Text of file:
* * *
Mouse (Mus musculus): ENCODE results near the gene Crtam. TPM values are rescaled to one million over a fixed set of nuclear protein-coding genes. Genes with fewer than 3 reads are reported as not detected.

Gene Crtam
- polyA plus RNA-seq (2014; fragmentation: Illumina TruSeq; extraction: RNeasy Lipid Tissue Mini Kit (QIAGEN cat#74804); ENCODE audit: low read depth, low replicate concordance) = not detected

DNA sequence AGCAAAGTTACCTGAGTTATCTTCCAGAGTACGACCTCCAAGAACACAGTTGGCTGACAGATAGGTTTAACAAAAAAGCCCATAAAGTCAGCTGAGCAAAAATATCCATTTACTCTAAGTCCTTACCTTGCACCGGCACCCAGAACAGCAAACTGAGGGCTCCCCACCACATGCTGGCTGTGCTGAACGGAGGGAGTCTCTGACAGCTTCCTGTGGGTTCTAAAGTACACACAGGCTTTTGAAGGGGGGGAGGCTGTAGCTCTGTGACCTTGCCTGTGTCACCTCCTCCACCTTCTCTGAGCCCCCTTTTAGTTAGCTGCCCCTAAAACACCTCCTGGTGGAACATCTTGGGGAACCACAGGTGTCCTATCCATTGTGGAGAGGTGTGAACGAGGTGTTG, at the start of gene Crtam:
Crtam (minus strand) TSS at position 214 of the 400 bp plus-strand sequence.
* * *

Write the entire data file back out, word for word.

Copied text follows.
Mouse (Mus musculus): ENCODE results near the gene Crtam. TPM values are rescaled to one million over a fixed set of nuclear protein-coding genes. Genes with fewer than 3 reads are reported as not detected.

Gene Crtam
- polyA plus RNA-seq (2014; fragmentation: Illumina TruSeq; extraction: RNeasy Lipid Tissue Mini Kit (QIAGEN cat#74804); ENCODE audit: low read depth, low replicate concordance) = not detected

DNA sequence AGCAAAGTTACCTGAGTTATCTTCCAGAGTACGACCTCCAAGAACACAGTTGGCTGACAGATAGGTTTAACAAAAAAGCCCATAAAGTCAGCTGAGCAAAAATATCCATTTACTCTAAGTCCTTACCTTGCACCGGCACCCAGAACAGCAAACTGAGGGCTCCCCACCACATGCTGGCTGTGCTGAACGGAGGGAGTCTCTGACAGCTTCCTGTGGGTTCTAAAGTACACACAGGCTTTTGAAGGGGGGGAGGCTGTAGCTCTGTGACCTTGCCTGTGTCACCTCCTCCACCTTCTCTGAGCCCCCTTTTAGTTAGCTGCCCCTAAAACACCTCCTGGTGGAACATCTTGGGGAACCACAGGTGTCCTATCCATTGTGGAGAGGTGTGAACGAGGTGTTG, at the start of gene Crtam:
Crtam (minus strand) TSS at position 214 of the 400 bp plus-strand sequence.